If you are considering having breast augmentation surgery and you think you may want to have children in the future, it is important to consider whether you plan to breastfeed your children or not. Many women who have had breast augmentation surgery successfully breastfeed their children after the surgery. However, the surgery can affect your ability to breastfeed and what techniques you use to breastfeed. Below are some point to discuss with your surgeon before the procedure.
Many Women Who Elect to Have Breast Augmentation Surgery May Have Had Insufficient Glandular Tissue Before the Surgery
Some women who have breast augmentation surgery do struggle to produce milk after the surgery, but it is important to realize that in many cases, this is not caused by the surgery. Rarely during a breast augmentation does a surgeon remove healthy breast tissue. However, if you are electing to have breast augmentation surgery, it may be because you have common breast tissue problems that would naturally make it difficult for you to produce milk. Tubular shaped breasts, breasts with extra space between them, and asymmetrical breasts all indicate that you may have problems breastfeeding in the future, whether you have breast augmentation or not.
The Incision Placement May Effect Your Ability to Breastfeed
The part of the surgery that most impacts your ability to breastfeed is the placement of the incision. Often, the incision is placed around the areola in order to reduce visible scarring. Unfortunately, this can sever nerves and ducts that are a critical part of breast feeding. If you think you may want to breastfeed in the future, it is important to consider an alternative incision point, such as below the breast, in the armpit, or through the belly button.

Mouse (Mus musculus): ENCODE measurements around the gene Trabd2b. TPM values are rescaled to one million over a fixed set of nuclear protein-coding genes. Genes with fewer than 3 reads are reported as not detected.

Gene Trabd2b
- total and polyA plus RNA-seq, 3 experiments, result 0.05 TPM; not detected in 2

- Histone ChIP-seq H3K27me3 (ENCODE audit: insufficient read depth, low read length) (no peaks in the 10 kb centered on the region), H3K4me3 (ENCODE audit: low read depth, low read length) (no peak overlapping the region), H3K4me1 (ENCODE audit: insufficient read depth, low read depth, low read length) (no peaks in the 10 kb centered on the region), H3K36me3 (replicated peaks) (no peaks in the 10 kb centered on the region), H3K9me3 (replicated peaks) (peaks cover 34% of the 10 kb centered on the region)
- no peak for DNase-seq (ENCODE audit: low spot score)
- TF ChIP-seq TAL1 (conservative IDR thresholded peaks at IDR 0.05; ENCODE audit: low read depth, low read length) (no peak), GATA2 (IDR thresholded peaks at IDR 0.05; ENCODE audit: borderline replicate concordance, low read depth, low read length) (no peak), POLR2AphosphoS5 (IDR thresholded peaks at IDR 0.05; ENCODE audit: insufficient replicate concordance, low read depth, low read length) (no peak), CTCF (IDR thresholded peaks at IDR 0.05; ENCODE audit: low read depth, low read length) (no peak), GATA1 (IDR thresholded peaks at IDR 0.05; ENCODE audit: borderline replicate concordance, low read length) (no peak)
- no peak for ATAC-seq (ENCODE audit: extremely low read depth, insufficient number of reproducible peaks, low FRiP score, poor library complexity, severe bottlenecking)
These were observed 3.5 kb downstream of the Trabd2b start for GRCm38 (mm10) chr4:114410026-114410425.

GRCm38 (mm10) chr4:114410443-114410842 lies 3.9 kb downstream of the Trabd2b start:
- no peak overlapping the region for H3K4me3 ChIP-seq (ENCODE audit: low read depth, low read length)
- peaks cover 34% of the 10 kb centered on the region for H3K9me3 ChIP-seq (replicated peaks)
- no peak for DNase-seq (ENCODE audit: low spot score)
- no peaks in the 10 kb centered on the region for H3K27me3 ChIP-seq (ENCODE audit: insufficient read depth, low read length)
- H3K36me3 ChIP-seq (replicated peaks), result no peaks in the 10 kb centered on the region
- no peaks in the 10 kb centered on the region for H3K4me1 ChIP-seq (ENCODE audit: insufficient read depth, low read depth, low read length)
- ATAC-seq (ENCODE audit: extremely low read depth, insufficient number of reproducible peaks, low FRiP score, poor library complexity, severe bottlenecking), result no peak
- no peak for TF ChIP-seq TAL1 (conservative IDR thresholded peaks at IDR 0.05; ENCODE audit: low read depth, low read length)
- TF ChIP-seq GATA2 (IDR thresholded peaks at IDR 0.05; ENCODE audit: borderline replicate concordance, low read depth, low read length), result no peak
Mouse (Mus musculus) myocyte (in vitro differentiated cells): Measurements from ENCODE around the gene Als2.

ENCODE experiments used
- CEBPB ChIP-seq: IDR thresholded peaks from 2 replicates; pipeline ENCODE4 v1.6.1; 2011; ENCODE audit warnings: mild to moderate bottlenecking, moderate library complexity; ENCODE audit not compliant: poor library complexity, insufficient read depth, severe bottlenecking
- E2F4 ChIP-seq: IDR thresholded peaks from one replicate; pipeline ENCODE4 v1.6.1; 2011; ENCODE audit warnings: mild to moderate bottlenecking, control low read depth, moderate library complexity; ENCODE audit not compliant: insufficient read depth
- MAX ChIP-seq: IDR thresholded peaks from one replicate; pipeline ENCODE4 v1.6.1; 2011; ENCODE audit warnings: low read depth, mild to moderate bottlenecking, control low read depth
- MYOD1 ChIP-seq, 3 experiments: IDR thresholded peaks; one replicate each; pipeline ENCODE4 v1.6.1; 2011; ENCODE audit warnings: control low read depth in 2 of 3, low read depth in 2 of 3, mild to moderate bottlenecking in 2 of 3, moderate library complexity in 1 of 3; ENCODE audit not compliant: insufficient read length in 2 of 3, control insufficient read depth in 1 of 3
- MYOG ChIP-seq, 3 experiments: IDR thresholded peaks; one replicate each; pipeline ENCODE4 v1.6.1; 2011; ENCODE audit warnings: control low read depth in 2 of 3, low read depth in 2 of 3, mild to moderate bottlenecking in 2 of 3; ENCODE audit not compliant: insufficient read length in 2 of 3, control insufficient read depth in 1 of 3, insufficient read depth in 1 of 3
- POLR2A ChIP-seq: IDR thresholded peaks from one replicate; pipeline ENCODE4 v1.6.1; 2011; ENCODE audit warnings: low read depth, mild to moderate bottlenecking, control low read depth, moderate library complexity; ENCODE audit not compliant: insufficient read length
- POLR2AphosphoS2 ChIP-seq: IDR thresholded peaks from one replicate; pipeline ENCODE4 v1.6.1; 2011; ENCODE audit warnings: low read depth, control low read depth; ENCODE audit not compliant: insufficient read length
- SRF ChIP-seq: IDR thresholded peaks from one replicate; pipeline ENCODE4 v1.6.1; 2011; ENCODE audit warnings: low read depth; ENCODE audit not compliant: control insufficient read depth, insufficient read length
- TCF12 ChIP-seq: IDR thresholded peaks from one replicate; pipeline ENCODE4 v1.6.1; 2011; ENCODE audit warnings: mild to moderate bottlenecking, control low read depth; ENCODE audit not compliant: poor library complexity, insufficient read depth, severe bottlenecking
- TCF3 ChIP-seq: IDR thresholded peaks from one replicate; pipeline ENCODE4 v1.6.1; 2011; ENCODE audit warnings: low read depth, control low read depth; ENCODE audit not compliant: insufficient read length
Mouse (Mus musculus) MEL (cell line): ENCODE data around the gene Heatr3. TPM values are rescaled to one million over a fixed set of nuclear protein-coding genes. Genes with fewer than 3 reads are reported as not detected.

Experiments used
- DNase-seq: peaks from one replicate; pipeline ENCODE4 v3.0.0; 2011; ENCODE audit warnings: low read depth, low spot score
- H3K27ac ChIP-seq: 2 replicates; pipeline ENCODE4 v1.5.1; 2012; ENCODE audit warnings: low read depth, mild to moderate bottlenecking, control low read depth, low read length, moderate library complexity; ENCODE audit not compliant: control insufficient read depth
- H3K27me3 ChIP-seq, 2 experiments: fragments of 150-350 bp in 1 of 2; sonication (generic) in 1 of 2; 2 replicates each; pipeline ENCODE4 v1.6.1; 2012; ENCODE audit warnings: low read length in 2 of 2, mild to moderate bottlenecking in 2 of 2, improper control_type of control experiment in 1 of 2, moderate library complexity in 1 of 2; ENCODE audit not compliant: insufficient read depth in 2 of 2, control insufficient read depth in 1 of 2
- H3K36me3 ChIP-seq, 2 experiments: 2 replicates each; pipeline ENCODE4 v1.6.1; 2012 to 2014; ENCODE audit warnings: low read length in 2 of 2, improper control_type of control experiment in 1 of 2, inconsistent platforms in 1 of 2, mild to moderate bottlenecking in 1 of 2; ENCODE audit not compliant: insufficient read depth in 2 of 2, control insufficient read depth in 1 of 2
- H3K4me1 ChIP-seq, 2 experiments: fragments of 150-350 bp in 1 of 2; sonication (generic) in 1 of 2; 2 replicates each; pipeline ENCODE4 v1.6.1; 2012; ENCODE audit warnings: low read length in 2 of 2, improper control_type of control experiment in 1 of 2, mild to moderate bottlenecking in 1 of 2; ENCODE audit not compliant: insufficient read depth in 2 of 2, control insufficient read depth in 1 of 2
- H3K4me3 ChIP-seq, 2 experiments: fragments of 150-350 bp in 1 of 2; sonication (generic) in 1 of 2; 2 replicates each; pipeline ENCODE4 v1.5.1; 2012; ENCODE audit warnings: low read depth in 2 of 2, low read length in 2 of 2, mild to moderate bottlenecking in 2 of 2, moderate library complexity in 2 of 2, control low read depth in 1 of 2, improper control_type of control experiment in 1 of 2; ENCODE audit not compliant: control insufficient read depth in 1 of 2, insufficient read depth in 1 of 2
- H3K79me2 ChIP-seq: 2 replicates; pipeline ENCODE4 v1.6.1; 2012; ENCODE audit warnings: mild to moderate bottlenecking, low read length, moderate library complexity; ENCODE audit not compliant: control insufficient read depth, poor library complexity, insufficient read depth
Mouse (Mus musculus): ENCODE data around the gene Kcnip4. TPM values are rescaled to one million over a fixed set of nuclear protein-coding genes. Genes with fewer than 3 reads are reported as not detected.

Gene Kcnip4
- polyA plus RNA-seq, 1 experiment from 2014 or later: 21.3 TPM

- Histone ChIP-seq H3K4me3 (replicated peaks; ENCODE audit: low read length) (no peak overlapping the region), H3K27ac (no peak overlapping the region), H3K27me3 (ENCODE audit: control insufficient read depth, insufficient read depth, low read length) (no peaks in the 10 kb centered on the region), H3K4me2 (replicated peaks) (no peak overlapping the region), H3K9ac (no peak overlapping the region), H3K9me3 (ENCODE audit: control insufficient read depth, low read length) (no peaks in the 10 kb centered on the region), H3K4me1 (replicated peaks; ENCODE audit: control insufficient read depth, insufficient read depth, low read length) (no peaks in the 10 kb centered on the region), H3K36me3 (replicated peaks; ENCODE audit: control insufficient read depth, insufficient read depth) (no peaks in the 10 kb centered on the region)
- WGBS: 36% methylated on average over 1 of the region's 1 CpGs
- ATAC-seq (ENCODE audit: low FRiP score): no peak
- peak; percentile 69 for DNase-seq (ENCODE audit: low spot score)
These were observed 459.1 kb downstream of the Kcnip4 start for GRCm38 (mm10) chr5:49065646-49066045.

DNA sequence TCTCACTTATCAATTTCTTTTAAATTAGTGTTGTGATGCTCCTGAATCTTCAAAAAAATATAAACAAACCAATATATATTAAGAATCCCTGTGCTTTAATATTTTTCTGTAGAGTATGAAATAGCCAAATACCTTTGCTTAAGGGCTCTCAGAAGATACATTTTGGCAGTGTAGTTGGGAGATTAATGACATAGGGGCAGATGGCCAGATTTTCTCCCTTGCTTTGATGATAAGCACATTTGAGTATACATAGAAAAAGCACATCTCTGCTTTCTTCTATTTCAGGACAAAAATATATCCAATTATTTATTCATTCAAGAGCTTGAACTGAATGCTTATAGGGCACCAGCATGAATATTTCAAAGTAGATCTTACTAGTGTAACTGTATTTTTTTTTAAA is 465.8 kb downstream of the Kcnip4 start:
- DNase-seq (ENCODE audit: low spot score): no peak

Breastfeeding, Even In Small Amounts, Can Be Beneficial to Your Baby
Even if you are unable to produce enough milk to feed your baby solely breast milk, feeding your baby small amounts of breast milk in addition to formula can be beneficial to your baby. Even small amounts of breast milk will help boost your child's immune system during their early months. Because of this, you may want to try breastfeeding or pumping even if you have glandular problems that may limit your supply.
If you plan to have kids, you should discuss breastfeeding in depth with your surgeon before you decide on the best type ofbreast augmentation surgery for you.